Rendering plants process decomposing animal carcasses, large roadkill and euthanized dogs and cats into a dry protein product that is sold in the pet food industry. One small plant in Quebec renders 22,000 pounds of dogs and cats per week. The fur is not removed and "dead" animals are cooked together with viscera, bones and fat at 115°C for 20 minutes.
Each year in the United States, 286 rendering plants quietly dispose of more than 12,500,000 tons of dead animals, fat and meat waste. Baltimore's Valley Proteins "hooger" vat contained an eclectic mix of body parts ranging from dead dogs, cats, raccoons, possums, deer, foxes, snakes, a baby circus elephant, and a police quarterhorse. In an average year, Baltimore´s pound hands over 21,888 dead animals to Valley Proteins which sells inedible animal parts and rendered materials to Alpo, Heinz, and Ralston-Purina.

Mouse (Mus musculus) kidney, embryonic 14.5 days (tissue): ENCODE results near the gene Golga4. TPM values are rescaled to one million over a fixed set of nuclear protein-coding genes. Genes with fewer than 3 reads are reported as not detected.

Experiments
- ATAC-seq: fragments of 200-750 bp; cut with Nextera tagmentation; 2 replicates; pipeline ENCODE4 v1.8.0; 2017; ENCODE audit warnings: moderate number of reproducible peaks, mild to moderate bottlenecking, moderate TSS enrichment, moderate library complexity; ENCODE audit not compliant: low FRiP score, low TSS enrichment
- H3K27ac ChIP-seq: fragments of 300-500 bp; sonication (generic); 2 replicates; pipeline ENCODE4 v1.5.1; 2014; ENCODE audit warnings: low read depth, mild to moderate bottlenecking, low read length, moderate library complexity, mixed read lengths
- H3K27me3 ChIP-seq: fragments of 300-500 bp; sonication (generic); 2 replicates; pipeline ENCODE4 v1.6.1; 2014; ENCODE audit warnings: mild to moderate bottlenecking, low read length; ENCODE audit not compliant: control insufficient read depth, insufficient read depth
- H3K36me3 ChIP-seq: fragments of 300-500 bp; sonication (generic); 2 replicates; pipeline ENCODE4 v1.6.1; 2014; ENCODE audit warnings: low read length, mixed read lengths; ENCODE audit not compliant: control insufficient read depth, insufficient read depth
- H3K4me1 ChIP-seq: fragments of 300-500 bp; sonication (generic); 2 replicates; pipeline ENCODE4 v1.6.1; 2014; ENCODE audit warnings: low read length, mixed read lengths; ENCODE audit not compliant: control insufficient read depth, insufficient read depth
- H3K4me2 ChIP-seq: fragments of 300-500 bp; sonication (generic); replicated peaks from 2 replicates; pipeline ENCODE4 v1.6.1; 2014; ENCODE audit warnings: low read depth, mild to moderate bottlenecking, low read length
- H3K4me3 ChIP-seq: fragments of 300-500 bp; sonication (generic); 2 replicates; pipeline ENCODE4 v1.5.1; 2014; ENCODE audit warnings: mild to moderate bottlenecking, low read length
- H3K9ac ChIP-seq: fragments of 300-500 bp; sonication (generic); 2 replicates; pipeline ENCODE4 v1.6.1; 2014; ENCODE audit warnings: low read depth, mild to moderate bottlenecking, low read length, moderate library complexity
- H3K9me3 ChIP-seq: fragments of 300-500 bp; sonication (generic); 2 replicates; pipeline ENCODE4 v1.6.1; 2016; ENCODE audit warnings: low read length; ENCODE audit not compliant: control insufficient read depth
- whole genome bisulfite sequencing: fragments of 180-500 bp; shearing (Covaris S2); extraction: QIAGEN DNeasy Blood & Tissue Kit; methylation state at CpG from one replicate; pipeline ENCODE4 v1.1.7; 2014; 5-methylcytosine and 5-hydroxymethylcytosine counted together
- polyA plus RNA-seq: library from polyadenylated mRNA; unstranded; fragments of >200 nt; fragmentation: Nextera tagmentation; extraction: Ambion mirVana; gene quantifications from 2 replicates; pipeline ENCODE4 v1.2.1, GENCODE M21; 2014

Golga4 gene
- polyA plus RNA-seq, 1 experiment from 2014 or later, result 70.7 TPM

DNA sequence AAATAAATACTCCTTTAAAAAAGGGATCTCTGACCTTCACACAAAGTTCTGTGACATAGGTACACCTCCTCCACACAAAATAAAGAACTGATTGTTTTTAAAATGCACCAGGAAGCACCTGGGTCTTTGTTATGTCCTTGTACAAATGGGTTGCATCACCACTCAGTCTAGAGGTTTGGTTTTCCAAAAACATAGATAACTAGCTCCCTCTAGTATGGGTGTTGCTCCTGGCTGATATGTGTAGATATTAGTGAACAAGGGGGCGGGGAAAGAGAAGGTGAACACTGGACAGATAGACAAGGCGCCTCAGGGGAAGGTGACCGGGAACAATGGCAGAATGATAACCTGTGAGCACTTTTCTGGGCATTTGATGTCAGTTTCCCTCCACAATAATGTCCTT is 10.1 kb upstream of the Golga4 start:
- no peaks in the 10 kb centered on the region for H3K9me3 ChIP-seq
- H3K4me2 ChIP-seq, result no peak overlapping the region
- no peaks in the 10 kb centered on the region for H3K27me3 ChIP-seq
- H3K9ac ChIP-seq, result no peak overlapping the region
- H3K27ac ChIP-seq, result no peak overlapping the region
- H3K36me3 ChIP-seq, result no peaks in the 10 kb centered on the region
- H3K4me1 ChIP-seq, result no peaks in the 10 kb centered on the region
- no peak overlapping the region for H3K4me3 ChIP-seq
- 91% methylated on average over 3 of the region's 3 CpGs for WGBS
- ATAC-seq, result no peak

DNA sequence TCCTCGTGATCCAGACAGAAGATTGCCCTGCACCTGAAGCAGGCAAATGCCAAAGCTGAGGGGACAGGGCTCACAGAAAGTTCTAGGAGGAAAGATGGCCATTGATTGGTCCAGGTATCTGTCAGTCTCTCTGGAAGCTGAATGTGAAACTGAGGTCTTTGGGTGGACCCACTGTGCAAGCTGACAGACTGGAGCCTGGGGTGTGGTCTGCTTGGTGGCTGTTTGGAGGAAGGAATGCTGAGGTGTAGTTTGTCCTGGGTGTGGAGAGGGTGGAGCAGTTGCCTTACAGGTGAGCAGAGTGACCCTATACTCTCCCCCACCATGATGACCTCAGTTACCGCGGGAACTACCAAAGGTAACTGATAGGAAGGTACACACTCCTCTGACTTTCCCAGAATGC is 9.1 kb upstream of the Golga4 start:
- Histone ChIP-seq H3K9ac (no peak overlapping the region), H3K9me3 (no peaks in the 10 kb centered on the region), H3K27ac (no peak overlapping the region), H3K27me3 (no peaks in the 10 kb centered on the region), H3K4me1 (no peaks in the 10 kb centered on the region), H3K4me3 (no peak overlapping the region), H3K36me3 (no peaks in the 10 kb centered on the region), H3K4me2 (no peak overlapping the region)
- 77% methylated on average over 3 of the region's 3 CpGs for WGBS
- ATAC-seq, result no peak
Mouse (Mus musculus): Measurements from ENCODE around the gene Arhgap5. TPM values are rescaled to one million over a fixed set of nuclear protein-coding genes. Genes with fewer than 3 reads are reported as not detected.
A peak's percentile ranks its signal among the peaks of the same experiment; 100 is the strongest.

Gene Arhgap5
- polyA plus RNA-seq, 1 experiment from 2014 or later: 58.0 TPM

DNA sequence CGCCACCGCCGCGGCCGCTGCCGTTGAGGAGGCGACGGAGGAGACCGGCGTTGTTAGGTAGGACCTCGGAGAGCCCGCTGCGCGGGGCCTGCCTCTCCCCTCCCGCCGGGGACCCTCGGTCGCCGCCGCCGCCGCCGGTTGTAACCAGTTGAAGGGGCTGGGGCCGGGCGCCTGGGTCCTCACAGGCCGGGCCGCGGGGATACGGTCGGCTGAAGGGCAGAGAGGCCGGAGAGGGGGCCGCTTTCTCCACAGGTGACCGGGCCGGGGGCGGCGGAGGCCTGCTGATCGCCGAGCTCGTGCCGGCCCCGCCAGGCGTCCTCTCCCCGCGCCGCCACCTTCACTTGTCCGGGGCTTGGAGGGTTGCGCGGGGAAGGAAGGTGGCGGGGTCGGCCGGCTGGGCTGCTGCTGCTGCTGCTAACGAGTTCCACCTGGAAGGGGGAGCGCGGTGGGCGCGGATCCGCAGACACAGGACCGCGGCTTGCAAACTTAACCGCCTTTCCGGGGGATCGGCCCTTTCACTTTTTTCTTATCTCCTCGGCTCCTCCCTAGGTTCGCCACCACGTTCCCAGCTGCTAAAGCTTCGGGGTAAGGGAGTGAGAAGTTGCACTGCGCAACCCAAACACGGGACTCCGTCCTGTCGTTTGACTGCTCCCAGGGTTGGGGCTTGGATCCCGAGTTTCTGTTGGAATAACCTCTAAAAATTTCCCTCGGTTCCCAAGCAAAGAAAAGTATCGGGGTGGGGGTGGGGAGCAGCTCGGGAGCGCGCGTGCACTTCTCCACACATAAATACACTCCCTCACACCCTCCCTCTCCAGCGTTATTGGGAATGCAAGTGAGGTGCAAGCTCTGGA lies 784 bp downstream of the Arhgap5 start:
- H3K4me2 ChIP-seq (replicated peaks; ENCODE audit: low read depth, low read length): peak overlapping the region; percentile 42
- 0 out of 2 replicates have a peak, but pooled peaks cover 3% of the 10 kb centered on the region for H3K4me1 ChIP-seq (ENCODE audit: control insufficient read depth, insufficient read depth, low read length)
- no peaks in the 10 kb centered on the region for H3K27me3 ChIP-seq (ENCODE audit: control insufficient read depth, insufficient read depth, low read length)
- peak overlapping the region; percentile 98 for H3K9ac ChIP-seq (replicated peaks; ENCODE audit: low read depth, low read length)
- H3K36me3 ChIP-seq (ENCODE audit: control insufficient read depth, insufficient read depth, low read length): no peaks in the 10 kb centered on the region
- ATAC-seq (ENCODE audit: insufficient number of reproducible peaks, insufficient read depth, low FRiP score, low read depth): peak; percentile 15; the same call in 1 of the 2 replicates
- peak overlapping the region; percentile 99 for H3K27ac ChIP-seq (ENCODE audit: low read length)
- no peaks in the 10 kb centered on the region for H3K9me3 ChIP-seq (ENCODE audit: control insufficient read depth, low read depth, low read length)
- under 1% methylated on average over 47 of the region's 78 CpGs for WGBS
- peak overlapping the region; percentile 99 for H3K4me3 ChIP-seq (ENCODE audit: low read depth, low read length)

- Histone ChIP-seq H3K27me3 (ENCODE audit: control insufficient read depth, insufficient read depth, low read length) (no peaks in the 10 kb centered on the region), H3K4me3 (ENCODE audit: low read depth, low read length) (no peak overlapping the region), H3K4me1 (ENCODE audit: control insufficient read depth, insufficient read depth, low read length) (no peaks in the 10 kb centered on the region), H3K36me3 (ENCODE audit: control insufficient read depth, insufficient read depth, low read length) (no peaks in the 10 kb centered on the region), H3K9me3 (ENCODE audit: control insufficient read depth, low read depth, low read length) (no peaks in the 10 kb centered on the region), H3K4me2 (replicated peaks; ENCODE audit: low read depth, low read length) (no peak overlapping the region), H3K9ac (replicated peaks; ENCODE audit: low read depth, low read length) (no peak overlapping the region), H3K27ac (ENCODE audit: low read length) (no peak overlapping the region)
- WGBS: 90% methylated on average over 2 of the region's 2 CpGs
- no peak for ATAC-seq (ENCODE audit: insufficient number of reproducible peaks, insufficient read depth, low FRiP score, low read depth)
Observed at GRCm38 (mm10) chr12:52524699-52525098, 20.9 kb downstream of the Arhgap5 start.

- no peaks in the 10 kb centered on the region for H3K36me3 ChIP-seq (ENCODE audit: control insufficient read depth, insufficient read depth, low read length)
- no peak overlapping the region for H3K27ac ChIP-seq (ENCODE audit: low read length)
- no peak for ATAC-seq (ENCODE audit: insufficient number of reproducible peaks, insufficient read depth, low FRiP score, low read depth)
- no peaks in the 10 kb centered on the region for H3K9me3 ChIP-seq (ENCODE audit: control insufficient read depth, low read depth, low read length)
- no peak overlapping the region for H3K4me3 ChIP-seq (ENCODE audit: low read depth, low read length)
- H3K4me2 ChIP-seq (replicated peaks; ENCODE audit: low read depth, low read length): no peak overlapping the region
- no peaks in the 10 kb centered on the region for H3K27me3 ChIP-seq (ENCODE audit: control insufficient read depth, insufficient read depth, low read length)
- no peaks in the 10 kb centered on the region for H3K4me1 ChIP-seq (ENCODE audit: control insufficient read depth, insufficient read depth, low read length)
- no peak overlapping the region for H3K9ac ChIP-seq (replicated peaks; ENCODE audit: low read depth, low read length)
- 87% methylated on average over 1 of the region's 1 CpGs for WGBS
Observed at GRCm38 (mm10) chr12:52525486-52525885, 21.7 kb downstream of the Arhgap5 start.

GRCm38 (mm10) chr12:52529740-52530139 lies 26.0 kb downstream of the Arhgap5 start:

Valley Protein maintains two production lines—one for clean meat and bones and a second line for dead pets and wildlife. Thus the meat and bone meal made at the plant includes materials from pets and wildlife, and about five percent of that product goes to dry pet food manufacturers.